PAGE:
Don't forget to drink

Written by Catherine Saxelby on Tuesday, 27 July 2010.
Tagged: drinks, fluids, health, hydration, water, wellness

Don't forget to drink

Water has been dubbed the "forgotten factor" in our diets, but it's the most vital of nutrients. We can survive for days, even weeks, without food, but only four to five days without water. It's needed for so many functions in our body. Read up on why and how much we need.

Why we need water

Our body is made up of around 60 per cent water. Organs such as the brain and muscles contain as much as 75 per cent water but we tend to underestimate how important water is for us to function.

We need water to:

  • transport nutrients around the body via the blood and lymph system
  • remove wastes via the urine and faeces
  • serve as a medium for the countless biochemical reactions that take place in the body
  • moisten our food to facilitate chewing
  • maintain body temperature - when we sweat, heat is released as the sweat evaporates which cools you down

Dehydration signs

A US study in 1999 reported that significant numbers of people go about their lives in a state of mild dehydration. Dehydration occurs with only a 1 or 2 per cent loss of fluid but if left uncorrected its symptoms can be significant.

Over a life time, insufficient fluid has been linked to kidney stones, urinary tract infections and bladder cancer.

Signs of dehydration


  • Headache
  • Feeling tired
  • Light headed
  • Skin loses its plumpness and becomes flushed


  • General weakness
  • Rapid heart rate
  • Inability to think clearly


  • Muscle cramps
  • Failing kidneys

Susceptibility - who to watch

Some groups are more at risk of dehydration that most. These include:

  • small children
  • breastfeeding mothers
  • the elderly

Also other conditions may put you at risk of dehydration:

  • very hot weather
  • gastroenteritis
  • diarrhoea
  • vomiting
  • extreme high-fibre diets

Achieve hydration

Thirst is not a reliable guide to our fluid needs as we are usually dehydrated by the time we experience it.

A guide to how much, and the best types of fluid to consume each day can be obtained from the Healthy Beverage Pyramid. Created by Dr John Weisberger of the American Health Foundation, the guide follows the same principles as related Healthy Eating Pyramids - start at the bottom and simply work your way up.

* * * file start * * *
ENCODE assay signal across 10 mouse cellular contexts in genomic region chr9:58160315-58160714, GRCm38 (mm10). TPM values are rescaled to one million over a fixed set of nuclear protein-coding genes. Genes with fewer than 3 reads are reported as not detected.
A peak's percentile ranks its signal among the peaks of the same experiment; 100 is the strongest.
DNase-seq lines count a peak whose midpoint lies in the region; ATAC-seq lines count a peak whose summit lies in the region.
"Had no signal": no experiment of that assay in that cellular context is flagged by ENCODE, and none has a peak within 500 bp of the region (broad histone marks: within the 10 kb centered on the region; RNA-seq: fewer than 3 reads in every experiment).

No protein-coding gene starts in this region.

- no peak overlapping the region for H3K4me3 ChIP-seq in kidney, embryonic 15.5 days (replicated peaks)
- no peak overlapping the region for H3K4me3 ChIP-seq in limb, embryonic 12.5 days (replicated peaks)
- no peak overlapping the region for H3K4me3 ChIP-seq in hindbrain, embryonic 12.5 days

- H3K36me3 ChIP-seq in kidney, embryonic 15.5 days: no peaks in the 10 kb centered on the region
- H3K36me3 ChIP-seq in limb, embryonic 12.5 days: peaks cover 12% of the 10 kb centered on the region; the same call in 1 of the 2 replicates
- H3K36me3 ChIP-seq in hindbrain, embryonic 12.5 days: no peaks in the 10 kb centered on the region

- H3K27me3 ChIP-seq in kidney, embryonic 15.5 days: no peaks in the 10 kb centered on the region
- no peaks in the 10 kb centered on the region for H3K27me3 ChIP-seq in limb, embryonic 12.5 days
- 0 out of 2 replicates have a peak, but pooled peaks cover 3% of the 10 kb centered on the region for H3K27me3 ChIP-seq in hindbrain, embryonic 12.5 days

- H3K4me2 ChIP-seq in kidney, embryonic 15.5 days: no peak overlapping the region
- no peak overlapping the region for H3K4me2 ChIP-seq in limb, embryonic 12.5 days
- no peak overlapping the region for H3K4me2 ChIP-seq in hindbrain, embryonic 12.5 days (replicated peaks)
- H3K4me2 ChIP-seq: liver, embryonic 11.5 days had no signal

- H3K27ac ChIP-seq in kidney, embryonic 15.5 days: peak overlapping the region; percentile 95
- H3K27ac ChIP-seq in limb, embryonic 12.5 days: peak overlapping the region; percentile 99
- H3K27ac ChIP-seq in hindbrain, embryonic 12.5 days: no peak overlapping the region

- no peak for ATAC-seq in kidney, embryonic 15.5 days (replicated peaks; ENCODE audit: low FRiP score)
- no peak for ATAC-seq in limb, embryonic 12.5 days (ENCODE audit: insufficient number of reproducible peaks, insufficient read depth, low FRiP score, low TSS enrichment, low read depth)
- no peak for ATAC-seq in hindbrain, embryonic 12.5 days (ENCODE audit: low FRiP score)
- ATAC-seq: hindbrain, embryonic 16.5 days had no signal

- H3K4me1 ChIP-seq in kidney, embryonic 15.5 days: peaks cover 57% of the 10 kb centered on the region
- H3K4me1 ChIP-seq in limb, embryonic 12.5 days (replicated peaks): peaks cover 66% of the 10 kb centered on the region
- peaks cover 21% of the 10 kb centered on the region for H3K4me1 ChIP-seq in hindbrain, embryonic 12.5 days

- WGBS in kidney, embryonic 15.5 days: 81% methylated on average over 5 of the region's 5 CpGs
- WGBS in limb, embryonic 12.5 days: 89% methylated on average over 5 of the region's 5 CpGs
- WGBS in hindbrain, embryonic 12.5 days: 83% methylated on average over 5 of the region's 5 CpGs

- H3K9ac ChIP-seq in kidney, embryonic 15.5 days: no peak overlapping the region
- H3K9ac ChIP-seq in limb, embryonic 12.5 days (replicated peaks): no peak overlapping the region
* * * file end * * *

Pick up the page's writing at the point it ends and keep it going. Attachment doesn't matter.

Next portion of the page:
Drink MOST of the drinks featured at the base of the Pyramid
(this means water, the ideal fluid, 3-4 glasses a day)

Drink MODERATELY of the drinks featured in the second tier of the Pyramid
(tea and/or vegetable soup, 2-3 glasses a day)

Drink MODESTLY of the drinks featured in the third tier
(milk and juice, 1-2 glasses a day)

Drink LEAST, if at all, of the drinks at the tip of the Pyramid
(this means red wine, 0-1 glasses a day)

Fluid goals and more

If you follow the Pyramid's guidelines, you will consume a minimum of 6 OR a maximum of 10 glasses of fluid a day, which fits with current guidelines suggesting we have at least 8 glasses or 2 L of fluid each day.

The added advantage of choosing a variety of fluid is that you'll get your fluid PLUS antioxidants (from tea, juice and wine), vitamin C (juice), potassium and other minerals (juice and soup), folate (tea and juice) and calcium (milk).

The fluid pyramid guidelines will also

  • Moderate your intake of sweetened drinks such as soft drinks, cordial and sports drinks
  • Encourage responsible alcohol consumption, as suggested by most health authorities
  • Limit caffeine (tea has about one-third to one-half the caffeine of coffee, although this is influenced by length of brewing and the type of tea leaves)

As these guidelines are designed for adults, children should switch low-fat milk for tea and have no alcohol.

Putting it into practice

  • Have a drink on your desk at work. Drink one glass of a healthy fluid every hour so you get through those 8 glasses over the day
  • Carry a drink with you in the car or on outings
  • Make it a habit to have a drink every time you take a break
  • Encourage kids to drink - they are more susceptible to dehydration
  • Choose a variety of beverages to encourage the fluid drinking habit
Catherine Saxelby

About the Author

Catherine Saxelby has the answers! She is an accredited nutritionist, blogger and award-winning author. Her latest book Nutrition for Life  is a new update on all the things you've read or heard about. Think insects, collagen, vegan eating, Keto dieting, vitamin B12, fast food and cafe culture.  It has plenty of colour pictures and is easy to dip in and out of. Grab your copy NOW!